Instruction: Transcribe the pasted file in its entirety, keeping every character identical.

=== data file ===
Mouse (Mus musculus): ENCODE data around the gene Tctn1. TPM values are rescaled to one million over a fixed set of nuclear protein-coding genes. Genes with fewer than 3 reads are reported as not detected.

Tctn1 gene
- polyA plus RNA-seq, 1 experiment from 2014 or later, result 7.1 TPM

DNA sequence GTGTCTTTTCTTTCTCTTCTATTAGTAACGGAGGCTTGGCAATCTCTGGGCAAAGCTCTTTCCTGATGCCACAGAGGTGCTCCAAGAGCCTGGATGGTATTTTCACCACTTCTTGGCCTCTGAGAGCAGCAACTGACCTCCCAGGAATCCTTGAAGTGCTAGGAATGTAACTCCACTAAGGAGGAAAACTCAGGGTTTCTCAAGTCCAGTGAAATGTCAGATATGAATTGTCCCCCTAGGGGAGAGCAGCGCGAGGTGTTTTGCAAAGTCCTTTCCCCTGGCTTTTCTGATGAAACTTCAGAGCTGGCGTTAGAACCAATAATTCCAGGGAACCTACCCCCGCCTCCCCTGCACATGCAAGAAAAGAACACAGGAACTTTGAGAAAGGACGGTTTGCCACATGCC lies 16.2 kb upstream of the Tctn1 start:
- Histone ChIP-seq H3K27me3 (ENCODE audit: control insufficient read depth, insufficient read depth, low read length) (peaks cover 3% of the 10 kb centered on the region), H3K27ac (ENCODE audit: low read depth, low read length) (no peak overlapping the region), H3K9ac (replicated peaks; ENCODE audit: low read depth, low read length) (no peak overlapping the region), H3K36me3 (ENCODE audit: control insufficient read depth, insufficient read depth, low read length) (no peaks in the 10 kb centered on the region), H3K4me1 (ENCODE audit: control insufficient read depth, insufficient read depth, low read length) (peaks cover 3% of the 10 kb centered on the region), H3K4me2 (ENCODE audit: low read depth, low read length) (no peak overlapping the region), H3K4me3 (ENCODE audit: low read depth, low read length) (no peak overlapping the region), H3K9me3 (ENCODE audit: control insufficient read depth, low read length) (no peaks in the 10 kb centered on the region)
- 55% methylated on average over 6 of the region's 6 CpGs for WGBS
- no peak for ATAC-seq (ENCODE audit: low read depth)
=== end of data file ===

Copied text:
Mouse (Mus musculus): ENCODE data around the gene Tctn1. TPM values are rescaled to one million over a fixed set of nuclear protein-coding genes. Genes with fewer than 3 reads are reported as not detected.

Tctn1 gene
- polyA plus RNA-seq, 1 experiment from 2014 or later, result 7.1 TPM

DNA sequence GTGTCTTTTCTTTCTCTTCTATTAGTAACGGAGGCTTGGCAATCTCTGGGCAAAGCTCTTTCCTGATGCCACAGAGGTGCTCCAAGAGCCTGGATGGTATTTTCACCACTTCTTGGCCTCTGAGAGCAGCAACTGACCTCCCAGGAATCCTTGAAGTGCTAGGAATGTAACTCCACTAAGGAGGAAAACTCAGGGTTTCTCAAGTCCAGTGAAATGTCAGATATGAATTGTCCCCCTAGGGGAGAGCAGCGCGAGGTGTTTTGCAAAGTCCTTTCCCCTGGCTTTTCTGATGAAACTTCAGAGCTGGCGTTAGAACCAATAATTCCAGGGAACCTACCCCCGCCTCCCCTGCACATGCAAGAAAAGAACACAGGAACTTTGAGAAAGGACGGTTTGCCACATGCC lies 16.2 kb upstream of the Tctn1 start:
- Histone ChIP-seq H3K27me3 (ENCODE audit: control insufficient read depth, insufficient read depth, low read length) (peaks cover 3% of the 10 kb centered on the region), H3K27ac (ENCODE audit: low read depth, low read length) (no peak overlapping the region), H3K9ac (replicated peaks; ENCODE audit: low read depth, low read length) (no peak overlapping the region), H3K36me3 (ENCODE audit: control insufficient read depth, insufficient read depth, low read length) (no peaks in the 10 kb centered on the region), H3K4me1 (ENCODE audit: control insufficient read depth, insufficient read depth, low read length) (peaks cover 3% of the 10 kb centered on the region), H3K4me2 (ENCODE audit: low read depth, low read length) (no peak overlapping the region), H3K4me3 (ENCODE audit: low read depth, low read length) (no peak overlapping the region), H3K9me3 (ENCODE audit: control insufficient read depth, low read length) (no peaks in the 10 kb centered on the region)
- 55% methylated on average over 6 of the region's 6 CpGs for WGBS
- no peak for ATAC-seq (ENCODE audit: low read depth)